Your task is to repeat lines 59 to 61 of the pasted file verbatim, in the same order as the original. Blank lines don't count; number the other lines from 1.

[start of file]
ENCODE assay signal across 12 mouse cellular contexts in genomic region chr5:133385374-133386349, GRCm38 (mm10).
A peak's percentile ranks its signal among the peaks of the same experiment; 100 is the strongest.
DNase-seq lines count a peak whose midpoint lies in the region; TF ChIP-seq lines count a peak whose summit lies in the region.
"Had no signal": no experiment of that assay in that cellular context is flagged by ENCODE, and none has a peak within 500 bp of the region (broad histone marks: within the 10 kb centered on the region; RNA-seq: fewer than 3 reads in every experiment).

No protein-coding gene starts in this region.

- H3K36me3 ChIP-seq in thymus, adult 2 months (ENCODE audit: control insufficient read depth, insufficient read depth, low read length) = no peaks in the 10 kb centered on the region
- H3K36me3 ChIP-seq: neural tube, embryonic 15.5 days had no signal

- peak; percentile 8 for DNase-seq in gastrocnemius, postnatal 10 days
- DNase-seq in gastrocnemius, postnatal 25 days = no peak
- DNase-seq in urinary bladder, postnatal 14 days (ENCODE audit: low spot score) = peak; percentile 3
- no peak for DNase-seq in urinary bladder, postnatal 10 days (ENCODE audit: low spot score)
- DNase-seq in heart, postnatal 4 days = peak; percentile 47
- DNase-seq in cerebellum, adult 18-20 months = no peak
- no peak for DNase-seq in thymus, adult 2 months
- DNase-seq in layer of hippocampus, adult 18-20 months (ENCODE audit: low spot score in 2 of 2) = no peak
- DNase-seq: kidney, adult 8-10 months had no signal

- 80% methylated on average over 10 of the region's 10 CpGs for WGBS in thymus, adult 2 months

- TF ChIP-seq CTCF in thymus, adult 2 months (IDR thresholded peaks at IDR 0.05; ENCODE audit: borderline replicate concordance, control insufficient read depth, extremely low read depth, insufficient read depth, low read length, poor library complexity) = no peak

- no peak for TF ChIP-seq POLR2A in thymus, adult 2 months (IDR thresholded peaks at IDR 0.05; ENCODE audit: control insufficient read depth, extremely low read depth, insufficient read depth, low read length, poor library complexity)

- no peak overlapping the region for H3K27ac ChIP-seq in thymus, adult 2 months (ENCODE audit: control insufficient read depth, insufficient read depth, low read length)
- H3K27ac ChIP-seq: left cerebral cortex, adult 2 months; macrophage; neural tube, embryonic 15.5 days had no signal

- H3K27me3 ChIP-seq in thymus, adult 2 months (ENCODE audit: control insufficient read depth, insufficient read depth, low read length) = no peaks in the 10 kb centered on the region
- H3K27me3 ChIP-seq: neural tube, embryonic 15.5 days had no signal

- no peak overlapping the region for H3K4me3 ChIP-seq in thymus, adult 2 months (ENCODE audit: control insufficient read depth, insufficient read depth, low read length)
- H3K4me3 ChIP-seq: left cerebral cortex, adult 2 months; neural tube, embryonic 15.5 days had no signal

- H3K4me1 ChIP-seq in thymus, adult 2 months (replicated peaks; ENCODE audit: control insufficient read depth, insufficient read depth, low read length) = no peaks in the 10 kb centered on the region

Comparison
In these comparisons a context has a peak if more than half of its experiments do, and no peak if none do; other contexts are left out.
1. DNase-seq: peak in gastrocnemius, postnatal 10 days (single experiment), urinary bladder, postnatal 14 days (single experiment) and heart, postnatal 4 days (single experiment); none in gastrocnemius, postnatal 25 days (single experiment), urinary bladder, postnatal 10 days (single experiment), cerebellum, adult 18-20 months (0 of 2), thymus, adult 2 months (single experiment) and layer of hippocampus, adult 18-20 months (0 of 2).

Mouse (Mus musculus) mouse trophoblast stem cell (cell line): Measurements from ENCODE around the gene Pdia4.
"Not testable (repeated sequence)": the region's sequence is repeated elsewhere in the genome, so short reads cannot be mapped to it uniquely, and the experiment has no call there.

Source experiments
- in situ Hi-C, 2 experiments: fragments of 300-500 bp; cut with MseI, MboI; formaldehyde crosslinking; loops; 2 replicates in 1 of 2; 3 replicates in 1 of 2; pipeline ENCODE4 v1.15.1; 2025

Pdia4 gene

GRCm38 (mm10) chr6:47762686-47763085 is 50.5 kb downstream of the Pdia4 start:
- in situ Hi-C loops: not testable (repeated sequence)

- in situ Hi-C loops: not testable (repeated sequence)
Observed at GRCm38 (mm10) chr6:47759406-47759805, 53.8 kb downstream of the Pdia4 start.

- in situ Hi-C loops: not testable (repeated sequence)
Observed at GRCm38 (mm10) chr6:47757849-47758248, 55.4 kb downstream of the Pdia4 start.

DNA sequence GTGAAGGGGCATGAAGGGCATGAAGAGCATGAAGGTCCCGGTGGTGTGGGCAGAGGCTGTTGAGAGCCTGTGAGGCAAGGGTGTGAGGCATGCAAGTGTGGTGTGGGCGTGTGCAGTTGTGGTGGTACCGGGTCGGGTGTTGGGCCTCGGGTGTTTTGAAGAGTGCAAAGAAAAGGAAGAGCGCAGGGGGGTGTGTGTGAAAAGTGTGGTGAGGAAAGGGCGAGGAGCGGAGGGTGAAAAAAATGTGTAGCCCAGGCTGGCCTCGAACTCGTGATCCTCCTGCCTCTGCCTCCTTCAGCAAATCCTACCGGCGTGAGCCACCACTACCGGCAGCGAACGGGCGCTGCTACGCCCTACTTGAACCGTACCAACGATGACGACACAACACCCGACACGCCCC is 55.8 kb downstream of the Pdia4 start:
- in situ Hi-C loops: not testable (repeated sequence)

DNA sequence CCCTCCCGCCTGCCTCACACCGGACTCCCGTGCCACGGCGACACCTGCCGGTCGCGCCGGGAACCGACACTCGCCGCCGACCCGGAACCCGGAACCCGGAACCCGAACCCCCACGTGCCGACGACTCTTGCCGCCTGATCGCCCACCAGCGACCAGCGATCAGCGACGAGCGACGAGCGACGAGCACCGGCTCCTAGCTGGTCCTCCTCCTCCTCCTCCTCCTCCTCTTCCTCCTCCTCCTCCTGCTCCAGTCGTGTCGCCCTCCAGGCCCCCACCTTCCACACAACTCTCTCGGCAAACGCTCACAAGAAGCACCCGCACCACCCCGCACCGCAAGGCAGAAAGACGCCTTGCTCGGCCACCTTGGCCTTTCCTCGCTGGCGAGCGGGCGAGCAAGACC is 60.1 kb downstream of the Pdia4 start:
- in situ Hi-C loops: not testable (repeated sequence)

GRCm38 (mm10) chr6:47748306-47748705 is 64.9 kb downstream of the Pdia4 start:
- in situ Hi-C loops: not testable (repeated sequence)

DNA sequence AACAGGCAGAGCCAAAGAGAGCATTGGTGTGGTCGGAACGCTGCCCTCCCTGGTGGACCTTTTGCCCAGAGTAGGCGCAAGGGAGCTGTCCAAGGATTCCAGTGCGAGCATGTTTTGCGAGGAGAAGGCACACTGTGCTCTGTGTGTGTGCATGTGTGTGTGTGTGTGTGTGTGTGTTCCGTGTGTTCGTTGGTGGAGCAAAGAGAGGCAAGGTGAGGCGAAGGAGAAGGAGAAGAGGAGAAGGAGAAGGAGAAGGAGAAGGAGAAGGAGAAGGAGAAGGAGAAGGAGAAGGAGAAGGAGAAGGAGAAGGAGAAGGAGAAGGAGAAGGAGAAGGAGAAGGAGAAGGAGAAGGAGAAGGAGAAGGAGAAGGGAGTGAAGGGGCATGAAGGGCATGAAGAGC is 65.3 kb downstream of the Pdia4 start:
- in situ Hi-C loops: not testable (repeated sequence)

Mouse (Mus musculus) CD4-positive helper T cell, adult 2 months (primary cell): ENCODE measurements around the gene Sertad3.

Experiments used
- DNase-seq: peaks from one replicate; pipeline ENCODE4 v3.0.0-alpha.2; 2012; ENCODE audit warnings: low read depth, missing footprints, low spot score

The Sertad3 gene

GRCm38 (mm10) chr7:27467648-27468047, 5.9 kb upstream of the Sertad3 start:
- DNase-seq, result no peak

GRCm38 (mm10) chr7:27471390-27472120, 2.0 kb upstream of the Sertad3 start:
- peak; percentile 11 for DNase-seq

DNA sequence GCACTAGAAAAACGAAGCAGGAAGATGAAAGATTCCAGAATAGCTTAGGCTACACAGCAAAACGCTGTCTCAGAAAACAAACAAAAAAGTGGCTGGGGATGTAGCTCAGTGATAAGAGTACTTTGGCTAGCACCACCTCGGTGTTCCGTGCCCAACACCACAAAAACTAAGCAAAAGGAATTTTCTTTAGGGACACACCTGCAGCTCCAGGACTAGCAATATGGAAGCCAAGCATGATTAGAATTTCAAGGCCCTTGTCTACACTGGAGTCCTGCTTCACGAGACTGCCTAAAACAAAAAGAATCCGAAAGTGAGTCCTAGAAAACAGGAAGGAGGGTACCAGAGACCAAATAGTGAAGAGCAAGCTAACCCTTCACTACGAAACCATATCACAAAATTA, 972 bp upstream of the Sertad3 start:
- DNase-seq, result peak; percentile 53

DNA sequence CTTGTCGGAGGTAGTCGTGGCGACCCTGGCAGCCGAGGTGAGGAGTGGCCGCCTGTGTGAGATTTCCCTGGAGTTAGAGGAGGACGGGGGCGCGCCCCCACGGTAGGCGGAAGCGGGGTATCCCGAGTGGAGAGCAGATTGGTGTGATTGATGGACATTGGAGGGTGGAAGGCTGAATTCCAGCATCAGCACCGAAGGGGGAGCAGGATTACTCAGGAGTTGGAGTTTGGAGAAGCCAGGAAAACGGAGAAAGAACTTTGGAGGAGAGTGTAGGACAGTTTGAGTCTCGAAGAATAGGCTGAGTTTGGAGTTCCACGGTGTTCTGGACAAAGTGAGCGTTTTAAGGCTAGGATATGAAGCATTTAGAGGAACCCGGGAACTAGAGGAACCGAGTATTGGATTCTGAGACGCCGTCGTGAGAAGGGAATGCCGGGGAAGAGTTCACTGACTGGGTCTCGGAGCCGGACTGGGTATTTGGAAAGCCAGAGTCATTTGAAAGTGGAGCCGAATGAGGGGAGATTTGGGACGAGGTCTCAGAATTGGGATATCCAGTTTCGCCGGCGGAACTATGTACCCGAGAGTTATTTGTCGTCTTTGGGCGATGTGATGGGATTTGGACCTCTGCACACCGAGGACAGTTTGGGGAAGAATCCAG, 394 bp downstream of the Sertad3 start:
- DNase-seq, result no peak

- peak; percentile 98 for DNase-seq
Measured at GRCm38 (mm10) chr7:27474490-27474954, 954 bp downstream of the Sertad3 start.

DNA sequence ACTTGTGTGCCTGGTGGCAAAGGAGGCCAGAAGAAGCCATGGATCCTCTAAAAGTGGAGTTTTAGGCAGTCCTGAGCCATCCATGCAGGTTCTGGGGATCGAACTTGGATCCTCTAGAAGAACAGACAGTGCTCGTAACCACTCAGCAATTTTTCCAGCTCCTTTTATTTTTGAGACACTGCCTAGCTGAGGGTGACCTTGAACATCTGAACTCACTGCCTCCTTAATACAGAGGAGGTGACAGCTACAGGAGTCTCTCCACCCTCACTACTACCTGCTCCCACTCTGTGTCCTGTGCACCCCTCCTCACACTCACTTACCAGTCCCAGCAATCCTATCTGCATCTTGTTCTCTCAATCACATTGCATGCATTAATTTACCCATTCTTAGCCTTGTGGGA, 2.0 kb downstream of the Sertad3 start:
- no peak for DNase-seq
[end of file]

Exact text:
DNA sequence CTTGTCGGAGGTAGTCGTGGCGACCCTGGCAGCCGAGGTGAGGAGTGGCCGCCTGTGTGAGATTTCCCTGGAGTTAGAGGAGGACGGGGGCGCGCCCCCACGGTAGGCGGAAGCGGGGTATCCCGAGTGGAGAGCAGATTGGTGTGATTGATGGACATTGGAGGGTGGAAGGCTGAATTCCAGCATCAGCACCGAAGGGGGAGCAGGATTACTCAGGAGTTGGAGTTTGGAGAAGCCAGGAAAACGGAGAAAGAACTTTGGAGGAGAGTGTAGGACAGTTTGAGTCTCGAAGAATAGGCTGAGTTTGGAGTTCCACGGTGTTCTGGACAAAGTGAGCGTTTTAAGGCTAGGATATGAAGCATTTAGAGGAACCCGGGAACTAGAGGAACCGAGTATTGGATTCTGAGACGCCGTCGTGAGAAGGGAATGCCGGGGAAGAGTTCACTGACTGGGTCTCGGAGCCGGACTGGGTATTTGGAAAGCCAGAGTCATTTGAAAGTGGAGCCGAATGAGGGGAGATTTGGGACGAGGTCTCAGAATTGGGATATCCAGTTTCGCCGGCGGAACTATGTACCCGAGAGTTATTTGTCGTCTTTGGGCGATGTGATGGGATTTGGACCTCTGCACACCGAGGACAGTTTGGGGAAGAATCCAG, 394 bp downstream of the Sertad3 start:
- DNase-seq, result no peak

- peak; percentile 98 for DNase-seq